Lizzie West and her songs are going places, have been places, and are here right now. I Pledge Allegiance to Myself, the Brooklyn-based cross-country gypsy’s first CD for Appleseed, recounts her latest adventures on what she calls “the holy road” – the open-minded path to experience, ideas, honesty, and living life in the moment.
Lizzie’s debut CD, Holy Road, originally self-released and then reissued in slicked-up form by Warner Bros. as Holy Road: Freedom Songs three years ago, won her acclaim as “Breakout Artist of 2003” by AOL and Entertainment Weekly. Her songs were featured in the soundtracks of TV shows (“Everwood,” “Dawson’s Creek,” Third Watch,” among others) and movies (“Secretary,” HBO’s “Rock the Boat”). Radio airplay was strong, print reviews were positive, she was touring with artists like Chris Isaak. She was on the fast track to mass appeal. Though she was thankful for the opportunities, ongoing disagreements with her label over controversial song content and a growing disdain for the corporate machine, compounded by the sudden loss of both of her parents to cancer, made Lizzie realize it was time for a change, a course correction on her holy road.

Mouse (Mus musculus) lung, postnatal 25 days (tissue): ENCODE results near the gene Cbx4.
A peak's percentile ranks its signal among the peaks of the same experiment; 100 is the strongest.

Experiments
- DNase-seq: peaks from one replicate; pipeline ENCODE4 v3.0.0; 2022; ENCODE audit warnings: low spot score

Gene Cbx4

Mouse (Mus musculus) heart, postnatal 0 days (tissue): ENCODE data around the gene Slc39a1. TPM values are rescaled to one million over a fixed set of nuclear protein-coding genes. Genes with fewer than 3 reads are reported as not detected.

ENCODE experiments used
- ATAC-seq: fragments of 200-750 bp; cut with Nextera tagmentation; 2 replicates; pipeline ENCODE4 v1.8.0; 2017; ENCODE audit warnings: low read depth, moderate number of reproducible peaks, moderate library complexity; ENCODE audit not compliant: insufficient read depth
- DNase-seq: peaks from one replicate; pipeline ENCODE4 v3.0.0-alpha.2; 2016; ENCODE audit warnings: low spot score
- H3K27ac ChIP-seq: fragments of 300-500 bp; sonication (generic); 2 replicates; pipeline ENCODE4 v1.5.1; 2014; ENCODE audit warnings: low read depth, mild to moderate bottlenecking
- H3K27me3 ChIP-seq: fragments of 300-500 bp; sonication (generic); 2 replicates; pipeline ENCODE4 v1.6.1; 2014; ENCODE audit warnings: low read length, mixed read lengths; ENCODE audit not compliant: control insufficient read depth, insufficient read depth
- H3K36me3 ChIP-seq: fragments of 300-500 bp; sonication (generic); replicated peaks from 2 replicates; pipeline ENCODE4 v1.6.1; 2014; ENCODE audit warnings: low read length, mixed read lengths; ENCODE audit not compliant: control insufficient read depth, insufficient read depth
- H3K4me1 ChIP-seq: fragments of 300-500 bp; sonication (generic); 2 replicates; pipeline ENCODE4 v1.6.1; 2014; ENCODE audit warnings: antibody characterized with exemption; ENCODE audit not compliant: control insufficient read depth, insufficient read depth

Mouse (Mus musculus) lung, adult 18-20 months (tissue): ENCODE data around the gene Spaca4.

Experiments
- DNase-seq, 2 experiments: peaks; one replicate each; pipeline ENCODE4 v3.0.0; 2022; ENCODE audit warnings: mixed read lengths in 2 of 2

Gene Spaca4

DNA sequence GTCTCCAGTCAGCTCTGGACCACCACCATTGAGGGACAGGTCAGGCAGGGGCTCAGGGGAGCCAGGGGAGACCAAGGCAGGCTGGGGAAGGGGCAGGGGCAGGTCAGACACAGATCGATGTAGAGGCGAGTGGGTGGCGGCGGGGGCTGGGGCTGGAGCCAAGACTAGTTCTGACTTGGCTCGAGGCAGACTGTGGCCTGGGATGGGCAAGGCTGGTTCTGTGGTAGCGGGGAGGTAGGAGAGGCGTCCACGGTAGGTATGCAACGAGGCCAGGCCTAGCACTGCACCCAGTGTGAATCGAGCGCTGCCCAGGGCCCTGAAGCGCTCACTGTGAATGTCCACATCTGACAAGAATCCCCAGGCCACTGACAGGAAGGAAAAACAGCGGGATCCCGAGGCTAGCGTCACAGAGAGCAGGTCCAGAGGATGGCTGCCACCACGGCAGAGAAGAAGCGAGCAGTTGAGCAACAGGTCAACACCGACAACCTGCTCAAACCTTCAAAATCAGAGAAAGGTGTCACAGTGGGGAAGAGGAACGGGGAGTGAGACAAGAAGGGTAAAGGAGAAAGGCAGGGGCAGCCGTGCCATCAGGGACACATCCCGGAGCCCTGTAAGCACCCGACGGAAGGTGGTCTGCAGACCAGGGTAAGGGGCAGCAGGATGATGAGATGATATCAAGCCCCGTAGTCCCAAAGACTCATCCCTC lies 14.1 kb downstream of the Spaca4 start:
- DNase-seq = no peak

As fans of Appleseed Recordings’ 2004 Beat Café release by ’60s folk-rock icon Donovan, Lizzie and her “musical collaborator, co-producer, boyfriend and blessing,” Anthony Kieraldo (a.k.a. The White Buffalo), brought Lizzie’s new collection of twelve original songs and two cover versions to the independent label dedicated to artistic freedom and social justice through music.
Recorded in New York, Nashville and Jamaica, I Pledge Allegiance to Myself is an intoxicating array of personal and philosophical experiences set to arrangements informed by folk, roots, hip-hop, reggae, gospel and contemporary Americana. One moment Lizzie is the playful, sexy seductress in the delightfully sunny reggae of “Rope Me In and Smoke Me,” the next she’s the jealousy-wracked accuser in “God Damn That Man.” She prays for a cleansing exorcism in “Take These Demons,” then defiantly issues her personal declaration of spiritual independence in the title track, incorporating “America the Beautiful.” In “Portrait of an Artist as a Young Woman (Thank You),” she gratefully thanks the life force within us all, then digs for hope beneath the pained life-during-wartime vignettes of “19 Miles to Baghdad.” Although troubled love is a recurring theme (“Brooklyn Bound,” “Of Course, My Love,” “God Damn That Man,” “Looking for Leonard Cohen, part 1”), her unquenchable belief in self-determination resurfaces on “I Can See the Mountains from Here,” “Reaching for Light,” “They Won’t Bury Us Till We Die,” and a haunted version of Bob Marley & the Wailers’ “Get Up, Stand Up” that incorporates a Lizzie-written poem metaphorically urging us to “let your string roll and your kite fly.” The CD’s other cover song is a bittersweet ride on Steve Goodman’s classic “City of New Orleans,” which becomes a bruised plea for unity in our fractured country.
ReviewsHer music is rooted and comfortable, but her best songs have a restless promise. “ The New York Times